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Why Are People So Frightened Of The Stock Market?

Good Morning Everyone:

      We are seeing another selloff with shares dropping in price. What’s going on? Employment numbers are great. Company profits are great. The housing market is great. Fuel prices drop daily. So why is everyone scared?
      The simple answer is two-pronged. On one side you have dropping oil prices that are cutting revenues at major oil companies and in certain states that depend on selling oil for a big part of their revenues (Russia, Saudi Arabia, Azerbaijan, Brasil, Canada, Venezuela,etc) When times were good in the oil market, these giant oil companies and foreign governments borrowed trillions of dollars. Banks and big investment funds were literally “tripping over their shoe laces” to hand money to these entities. Now there is the serious possibility of major defaults on these loans made in good times. This could mean huge financial losses that could threaten the very existence of some financial institutions and investment funds.
       The other prong of the problem is China. Its erratic stock markets are just a part of the problem. The other part is China’s huge $28 trillion dollar debt.(Please see below.) If there was a major default on the huge debt it would have the same effect as a a major default in the oil sector.
       The astute investors and money managers look out to the edge of the horizon and beyond. They see the real possibility of a “Category 5 storm” hitting us. I do not frighten easily. I am frightened now.

Bernanke: Don’t Worry, China’s $28 Trillion Debt is an “Internal Problem”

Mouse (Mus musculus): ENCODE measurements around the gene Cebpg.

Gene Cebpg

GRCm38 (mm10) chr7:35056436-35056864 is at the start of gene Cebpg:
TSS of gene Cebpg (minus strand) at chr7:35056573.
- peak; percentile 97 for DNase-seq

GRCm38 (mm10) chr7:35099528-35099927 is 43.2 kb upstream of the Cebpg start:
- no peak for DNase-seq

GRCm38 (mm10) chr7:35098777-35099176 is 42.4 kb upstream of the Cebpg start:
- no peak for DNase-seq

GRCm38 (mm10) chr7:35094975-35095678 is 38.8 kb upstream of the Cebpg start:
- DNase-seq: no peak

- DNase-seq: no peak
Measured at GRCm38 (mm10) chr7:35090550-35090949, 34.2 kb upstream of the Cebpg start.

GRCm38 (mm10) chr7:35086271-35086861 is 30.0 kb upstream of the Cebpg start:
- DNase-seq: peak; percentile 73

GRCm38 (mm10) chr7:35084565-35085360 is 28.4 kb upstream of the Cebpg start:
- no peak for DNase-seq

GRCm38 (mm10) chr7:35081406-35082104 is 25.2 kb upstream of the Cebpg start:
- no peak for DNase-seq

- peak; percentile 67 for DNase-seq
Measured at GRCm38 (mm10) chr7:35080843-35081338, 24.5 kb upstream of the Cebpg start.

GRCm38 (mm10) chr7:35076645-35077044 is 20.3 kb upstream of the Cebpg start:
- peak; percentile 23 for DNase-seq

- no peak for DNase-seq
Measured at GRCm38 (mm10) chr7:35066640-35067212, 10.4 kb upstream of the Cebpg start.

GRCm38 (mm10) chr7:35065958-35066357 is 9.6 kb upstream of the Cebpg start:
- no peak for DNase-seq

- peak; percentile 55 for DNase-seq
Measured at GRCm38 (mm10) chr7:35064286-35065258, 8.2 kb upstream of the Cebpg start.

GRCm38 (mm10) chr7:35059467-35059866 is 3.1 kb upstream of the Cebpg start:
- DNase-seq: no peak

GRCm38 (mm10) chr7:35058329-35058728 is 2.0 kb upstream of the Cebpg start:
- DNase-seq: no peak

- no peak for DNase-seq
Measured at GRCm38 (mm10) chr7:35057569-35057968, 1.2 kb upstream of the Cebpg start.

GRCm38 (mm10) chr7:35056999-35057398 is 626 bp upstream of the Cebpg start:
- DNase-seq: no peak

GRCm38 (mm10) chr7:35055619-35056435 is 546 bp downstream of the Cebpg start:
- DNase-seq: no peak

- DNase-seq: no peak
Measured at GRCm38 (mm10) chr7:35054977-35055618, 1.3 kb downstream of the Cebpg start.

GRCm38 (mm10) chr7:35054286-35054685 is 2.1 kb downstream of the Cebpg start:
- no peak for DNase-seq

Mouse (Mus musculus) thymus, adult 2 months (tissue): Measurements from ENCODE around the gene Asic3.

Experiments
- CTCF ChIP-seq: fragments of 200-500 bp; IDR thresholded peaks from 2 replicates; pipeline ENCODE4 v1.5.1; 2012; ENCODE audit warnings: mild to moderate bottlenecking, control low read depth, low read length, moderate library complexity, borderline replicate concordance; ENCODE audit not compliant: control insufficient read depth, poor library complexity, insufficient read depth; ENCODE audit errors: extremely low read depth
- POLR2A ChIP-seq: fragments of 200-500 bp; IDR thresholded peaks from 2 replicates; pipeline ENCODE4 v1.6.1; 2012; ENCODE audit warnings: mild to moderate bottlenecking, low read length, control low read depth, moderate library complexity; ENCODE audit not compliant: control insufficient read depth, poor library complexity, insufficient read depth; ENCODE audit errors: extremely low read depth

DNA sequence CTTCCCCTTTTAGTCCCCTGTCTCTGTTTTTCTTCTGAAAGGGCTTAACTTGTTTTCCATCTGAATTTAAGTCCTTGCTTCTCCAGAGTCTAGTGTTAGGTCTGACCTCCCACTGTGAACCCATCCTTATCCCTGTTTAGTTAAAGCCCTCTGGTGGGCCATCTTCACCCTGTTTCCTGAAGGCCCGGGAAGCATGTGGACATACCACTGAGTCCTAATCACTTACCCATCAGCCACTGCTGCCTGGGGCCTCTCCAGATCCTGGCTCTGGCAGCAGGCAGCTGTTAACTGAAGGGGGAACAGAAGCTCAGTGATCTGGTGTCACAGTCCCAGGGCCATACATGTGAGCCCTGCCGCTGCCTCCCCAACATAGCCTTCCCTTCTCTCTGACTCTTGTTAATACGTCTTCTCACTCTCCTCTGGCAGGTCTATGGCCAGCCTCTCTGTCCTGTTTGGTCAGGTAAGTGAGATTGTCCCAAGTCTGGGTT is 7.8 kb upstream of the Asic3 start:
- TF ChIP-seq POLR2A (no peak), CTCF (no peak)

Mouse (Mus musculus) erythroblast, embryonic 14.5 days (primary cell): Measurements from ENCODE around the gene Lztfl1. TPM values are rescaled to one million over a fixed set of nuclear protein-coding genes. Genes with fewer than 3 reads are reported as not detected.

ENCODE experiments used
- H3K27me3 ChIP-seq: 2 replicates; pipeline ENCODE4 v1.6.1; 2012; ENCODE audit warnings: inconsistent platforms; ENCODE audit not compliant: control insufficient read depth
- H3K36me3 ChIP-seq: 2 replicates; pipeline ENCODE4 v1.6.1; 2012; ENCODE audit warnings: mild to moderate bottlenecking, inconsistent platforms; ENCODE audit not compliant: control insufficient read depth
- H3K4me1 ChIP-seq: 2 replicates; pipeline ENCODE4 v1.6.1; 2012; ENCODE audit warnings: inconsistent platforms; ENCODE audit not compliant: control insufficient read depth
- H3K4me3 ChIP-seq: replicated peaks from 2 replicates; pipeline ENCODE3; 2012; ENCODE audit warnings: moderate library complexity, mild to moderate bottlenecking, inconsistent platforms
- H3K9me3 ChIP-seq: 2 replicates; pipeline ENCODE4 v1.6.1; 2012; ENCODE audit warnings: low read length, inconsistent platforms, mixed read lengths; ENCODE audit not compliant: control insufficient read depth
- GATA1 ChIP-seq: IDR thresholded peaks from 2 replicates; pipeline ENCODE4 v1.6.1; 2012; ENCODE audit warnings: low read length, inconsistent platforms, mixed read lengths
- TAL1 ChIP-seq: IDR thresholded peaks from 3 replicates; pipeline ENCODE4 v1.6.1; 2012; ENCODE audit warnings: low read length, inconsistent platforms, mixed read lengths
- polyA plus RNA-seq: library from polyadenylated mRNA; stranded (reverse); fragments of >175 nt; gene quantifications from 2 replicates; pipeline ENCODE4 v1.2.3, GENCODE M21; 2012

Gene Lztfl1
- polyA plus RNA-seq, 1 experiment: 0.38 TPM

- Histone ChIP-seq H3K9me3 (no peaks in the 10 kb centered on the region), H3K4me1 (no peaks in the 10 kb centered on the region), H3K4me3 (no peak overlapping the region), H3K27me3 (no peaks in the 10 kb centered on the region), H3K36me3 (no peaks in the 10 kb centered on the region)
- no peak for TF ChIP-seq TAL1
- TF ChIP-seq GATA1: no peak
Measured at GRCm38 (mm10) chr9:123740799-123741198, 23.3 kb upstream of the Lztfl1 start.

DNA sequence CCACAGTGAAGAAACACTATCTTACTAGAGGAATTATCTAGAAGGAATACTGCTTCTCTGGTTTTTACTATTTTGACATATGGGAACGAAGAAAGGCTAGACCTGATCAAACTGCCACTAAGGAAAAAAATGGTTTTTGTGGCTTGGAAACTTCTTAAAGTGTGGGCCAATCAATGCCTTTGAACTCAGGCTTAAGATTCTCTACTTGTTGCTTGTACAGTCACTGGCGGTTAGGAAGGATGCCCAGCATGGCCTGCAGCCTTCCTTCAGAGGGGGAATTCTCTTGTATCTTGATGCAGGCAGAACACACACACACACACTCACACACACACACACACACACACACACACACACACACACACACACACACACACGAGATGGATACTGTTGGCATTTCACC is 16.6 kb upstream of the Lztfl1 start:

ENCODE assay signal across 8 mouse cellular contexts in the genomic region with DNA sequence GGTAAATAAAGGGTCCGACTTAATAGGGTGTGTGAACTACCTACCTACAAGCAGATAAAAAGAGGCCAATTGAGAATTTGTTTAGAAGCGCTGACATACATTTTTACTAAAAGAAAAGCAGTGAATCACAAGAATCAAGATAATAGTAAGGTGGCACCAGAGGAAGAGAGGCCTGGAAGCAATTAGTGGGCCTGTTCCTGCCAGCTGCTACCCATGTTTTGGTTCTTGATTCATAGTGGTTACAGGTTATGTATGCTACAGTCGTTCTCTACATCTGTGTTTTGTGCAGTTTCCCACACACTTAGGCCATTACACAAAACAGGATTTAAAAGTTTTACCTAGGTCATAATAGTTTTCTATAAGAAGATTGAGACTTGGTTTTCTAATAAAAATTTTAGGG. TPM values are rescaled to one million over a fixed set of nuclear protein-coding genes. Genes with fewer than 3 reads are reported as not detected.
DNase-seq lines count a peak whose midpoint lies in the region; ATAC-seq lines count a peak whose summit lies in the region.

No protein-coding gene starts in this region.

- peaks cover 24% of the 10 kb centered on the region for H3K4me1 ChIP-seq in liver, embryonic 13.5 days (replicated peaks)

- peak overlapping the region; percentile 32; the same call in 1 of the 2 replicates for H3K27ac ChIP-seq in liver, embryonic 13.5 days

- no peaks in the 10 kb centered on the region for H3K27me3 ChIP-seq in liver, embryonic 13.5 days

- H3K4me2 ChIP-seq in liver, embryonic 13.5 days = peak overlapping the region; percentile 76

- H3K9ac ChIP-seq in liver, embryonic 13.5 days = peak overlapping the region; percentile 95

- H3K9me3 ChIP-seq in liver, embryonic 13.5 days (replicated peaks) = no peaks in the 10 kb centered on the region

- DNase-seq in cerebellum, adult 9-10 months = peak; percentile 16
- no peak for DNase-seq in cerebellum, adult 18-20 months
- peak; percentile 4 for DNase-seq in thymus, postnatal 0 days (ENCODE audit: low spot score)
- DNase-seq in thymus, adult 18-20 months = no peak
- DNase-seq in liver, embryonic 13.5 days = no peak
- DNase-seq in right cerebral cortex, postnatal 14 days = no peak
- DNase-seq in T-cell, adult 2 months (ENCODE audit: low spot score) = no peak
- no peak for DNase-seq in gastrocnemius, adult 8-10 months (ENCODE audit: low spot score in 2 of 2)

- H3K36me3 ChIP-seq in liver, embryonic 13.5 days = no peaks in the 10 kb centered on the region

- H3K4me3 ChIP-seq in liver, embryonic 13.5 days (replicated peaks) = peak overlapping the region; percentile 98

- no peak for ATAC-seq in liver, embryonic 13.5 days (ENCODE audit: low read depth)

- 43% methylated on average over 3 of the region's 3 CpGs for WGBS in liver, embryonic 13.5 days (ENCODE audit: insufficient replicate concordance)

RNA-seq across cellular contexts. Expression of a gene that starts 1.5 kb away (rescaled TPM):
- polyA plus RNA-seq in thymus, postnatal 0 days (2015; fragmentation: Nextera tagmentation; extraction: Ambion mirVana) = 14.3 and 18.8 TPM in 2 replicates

$28 Trillion “Internal Problem”

The blue ribbon award for ridiculous comment of the day goes to Ben Bernanke who dismissed China’s $28 trillion debt pile as an “internal problem” only.

This revelation came from the Asian Financial Forum held in Hong Kong where Bernanke Downplayed China Impact on World Economy.

 “I don’t think China’s economic slowdown is that severe to threaten the global economy,” said Bernanke at the Asian Financial Forum held in Hong Kong.

Bernanke argued that the global economy was more troubled by a global savings glut, which had long been a drag on investments.

Bernanke also said the $28 trillion debt pile facing China was an “internal” problem, given the majority of the borrowings was issued in local currency. According to consultancy McKinsey & Co., government, corporate, and household debt in China had already hit 282% of the country’s gross domestic product as of mid-2014.

Bernanke said the correlation between different markets is higher than that between markets and the economy. He pointed out that worldwide market selloffs in times of distress was natural due to global asset allocations. “The U.S. and China are not as closely tied as the market thinks,” Bernanke said.

Contrary to Bernanke’s views on the global impact of a Chinese slowdown, the IMF said in its latest World Economic Outlook Update released on Tuesday that “a sharper-than expected slowdown in China” was a significant risk that would bring “international spillovers through trade, commodity prices, and waning confidence.”

Savings Glut Question

Actually, I have to ask: Which is more ridiculous: Dismissing $28 trillion debt as an “internal problem” or proposing $28 trillion debt is indicative of a “savings glut”?

Mike “Mish” Shedlock



About tatamkuluafrica

I am a man who has lived n 6 of the 7 continents. I first arrived in Africa on April 18, 1981. Africa has been a part of my life since. I spent 8 months living in a Xhosa village in the Eastern Cape Province of South Africa. I was given he nickname Tatamkulu Africa. In Xhosa it means "Grandfather Africa." In April of 1994 I was allowed to vote in the first democratic election in South Africa..I was honored to be part of such a historical moment. It was a beautiful and a magical day.

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